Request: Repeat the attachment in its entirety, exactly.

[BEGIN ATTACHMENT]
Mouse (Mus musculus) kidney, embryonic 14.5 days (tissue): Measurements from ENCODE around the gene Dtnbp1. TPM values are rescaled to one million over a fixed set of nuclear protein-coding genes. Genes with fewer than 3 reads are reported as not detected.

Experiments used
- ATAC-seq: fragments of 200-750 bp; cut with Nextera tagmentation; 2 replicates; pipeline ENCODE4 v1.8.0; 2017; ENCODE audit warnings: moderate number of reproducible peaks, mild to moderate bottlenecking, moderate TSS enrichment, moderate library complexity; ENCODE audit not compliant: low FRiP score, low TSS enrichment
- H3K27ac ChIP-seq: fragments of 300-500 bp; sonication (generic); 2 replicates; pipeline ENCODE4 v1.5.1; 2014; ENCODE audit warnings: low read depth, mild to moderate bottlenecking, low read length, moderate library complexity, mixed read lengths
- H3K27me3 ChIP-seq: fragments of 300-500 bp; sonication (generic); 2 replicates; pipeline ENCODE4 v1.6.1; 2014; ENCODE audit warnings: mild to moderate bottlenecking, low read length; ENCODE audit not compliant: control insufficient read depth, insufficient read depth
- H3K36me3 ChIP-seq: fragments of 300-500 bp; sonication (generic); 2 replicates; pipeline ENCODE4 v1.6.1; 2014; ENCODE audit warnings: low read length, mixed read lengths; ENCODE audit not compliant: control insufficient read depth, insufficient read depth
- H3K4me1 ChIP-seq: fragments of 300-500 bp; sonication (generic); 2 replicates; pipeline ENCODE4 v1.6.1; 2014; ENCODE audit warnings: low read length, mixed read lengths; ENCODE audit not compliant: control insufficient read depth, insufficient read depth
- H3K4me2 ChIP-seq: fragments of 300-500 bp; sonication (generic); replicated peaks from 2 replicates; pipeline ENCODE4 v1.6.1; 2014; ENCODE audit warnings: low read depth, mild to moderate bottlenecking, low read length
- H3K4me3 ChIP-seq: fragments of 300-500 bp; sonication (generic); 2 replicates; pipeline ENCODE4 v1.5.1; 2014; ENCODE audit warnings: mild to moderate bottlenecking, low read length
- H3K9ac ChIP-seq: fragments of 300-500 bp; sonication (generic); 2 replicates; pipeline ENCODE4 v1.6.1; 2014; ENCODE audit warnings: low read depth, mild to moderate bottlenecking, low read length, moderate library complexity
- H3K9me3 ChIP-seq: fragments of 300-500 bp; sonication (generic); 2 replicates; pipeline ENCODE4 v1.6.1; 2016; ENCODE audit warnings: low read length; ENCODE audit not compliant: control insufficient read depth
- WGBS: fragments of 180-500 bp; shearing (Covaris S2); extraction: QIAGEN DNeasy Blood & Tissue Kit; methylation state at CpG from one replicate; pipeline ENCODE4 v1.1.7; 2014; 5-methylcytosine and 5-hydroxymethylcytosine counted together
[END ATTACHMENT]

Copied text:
Mouse (Mus musculus) kidney, embryonic 14.5 days (tissue): Measurements from ENCODE around the gene Dtnbp1. TPM values are rescaled to one million over a fixed set of nuclear protein-coding genes. Genes with fewer than 3 reads are reported as not detected.

Experiments used
- ATAC-seq: fragments of 200-750 bp; cut with Nextera tagmentation; 2 replicates; pipeline ENCODE4 v1.8.0; 2017; ENCODE audit warnings: moderate number of reproducible peaks, mild to moderate bottlenecking, moderate TSS enrichment, moderate library complexity; ENCODE audit not compliant: low FRiP score, low TSS enrichment
- H3K27ac ChIP-seq: fragments of 300-500 bp; sonication (generic); 2 replicates; pipeline ENCODE4 v1.5.1; 2014; ENCODE audit warnings: low read depth, mild to moderate bottlenecking, low read length, moderate library complexity, mixed read lengths
- H3K27me3 ChIP-seq: fragments of 300-500 bp; sonication (generic); 2 replicates; pipeline ENCODE4 v1.6.1; 2014; ENCODE audit warnings: mild to moderate bottlenecking, low read length; ENCODE audit not compliant: control insufficient read depth, insufficient read depth
- H3K36me3 ChIP-seq: fragments of 300-500 bp; sonication (generic); 2 replicates; pipeline ENCODE4 v1.6.1; 2014; ENCODE audit warnings: low read length, mixed read lengths; ENCODE audit not compliant: control insufficient read depth, insufficient read depth
- H3K4me1 ChIP-seq: fragments of 300-500 bp; sonication (generic); 2 replicates; pipeline ENCODE4 v1.6.1; 2014; ENCODE audit warnings: low read length, mixed read lengths; ENCODE audit not compliant: control insufficient read depth, insufficient read depth
- H3K4me2 ChIP-seq: fragments of 300-500 bp; sonication (generic); replicated peaks from 2 replicates; pipeline ENCODE4 v1.6.1; 2014; ENCODE audit warnings: low read depth, mild to moderate bottlenecking, low read length
- H3K4me3 ChIP-seq: fragments of 300-500 bp; sonication (generic); 2 replicates; pipeline ENCODE4 v1.5.1; 2014; ENCODE audit warnings: mild to moderate bottlenecking, low read length
- H3K9ac ChIP-seq: fragments of 300-500 bp; sonication (generic); 2 replicates; pipeline ENCODE4 v1.6.1; 2014; ENCODE audit warnings: low read depth, mild to moderate bottlenecking, low read length, moderate library complexity
- H3K9me3 ChIP-seq: fragments of 300-500 bp; sonication (generic); 2 replicates; pipeline ENCODE4 v1.6.1; 2016; ENCODE audit warnings: low read length; ENCODE audit not compliant: control insufficient read depth
- WGBS: fragments of 180-500 bp; shearing (Covaris S2); extraction: QIAGEN DNeasy Blood & Tissue Kit; methylation state at CpG from one replicate; pipeline ENCODE4 v1.1.7; 2014; 5-methylcytosine and 5-hydroxymethylcytosine counted together